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NCJRS Abstract

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NCJ Number: 78606 Find in a Library
Title: Our Black Prisons
Journal: Crime and Delinquency  Volume:27  Issue:3  Dated:(July 1981)  Pages:364-375
Author(s): S Christianson
Date Published: 1981
Page Count: 12
Type: Statistics
Format: Article
Language: English
Country: United States of America
Annotation: Statistics demonstrating the disproportionate incarceration of blacks, especially black males, are used as the basis for an exploration of some of the social, political, economic, and legal implications of this phenomenon.
Abstract: Although Americans have long accepted the fact that blacks and other minorities are highly overrepresented in prisons, the actual extent of that overrepresentation and its causes and effects have gone unnoticed. Recent data reveal a nationwide pattern of vastly disproportionate incarceration rates for blacks and whites. For example, the incarceration rate for whites increased from about 46.3 per 100,000 to about 65.1 from 1973 to 1979, while the black incarceration rate rose from about 368 to 544.1 per 100,000 during the same period. When the sex of prisoners is considered, the problem is found to be even worse than these statistics indicate. Black males composed only 5.4 percent of the general population in 1978, yet 45.7 percent of all prisoners were black males. Thus, a significant proportion of black males and probably an even larger percentage of urban black males are imprisoned sometime during their lives. Nevertheless, almost no attention is currently being brought to bear on this problem. Arguments that blacks are imprisoned more often because their crimes are more serious or because they commit more crimes are not persuasive. Dozens of studies suggest that racial discrimination in the criminal justice process is a significant factor in determining racially disproportionate rates of incarceration. The historical record indicates that the disproportionate imprisonment of blacks is part of the legacy of slavery. There is an urgent and long overdue need for citizens, criminal justice officials, and others to join in confronting these issues. Tables and footnotes are provided. (Author abstract modified)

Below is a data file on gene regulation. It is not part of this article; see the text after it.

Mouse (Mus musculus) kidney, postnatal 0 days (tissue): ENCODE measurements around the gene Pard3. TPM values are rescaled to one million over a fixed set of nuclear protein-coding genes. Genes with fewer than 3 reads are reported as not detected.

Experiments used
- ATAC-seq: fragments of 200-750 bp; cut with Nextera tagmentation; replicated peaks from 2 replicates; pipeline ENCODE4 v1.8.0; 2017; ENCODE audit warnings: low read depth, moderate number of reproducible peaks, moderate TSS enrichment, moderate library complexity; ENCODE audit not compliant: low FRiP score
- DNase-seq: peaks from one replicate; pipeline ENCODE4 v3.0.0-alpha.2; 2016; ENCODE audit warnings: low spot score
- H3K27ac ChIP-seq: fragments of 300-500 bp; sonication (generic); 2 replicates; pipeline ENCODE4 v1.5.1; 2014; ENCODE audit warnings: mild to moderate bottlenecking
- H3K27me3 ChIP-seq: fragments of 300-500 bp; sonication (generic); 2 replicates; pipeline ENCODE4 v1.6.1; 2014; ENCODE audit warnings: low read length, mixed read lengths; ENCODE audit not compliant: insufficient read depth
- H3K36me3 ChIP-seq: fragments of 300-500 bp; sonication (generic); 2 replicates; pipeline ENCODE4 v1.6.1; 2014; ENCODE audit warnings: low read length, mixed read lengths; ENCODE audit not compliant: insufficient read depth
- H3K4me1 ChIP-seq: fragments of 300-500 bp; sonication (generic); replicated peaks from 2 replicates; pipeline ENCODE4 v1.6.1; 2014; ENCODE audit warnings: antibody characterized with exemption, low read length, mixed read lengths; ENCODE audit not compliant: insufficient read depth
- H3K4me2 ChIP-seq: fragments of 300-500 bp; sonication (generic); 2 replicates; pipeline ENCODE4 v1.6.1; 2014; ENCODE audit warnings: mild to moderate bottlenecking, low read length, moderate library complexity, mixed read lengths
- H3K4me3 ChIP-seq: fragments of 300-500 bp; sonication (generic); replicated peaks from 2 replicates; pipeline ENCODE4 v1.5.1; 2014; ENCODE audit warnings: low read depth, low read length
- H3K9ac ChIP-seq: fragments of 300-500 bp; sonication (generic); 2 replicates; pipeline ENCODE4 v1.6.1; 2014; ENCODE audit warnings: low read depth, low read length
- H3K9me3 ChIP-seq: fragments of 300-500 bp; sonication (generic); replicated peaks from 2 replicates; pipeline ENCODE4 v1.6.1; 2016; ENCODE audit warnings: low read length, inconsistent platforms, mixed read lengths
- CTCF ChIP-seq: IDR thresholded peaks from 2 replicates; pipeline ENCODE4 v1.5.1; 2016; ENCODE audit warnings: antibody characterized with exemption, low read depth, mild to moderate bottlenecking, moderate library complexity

Index Term(s): Black/African Americans; Inmate statistics; Racial discrimination; Sentencing disparity; Sentencing/Sanctions
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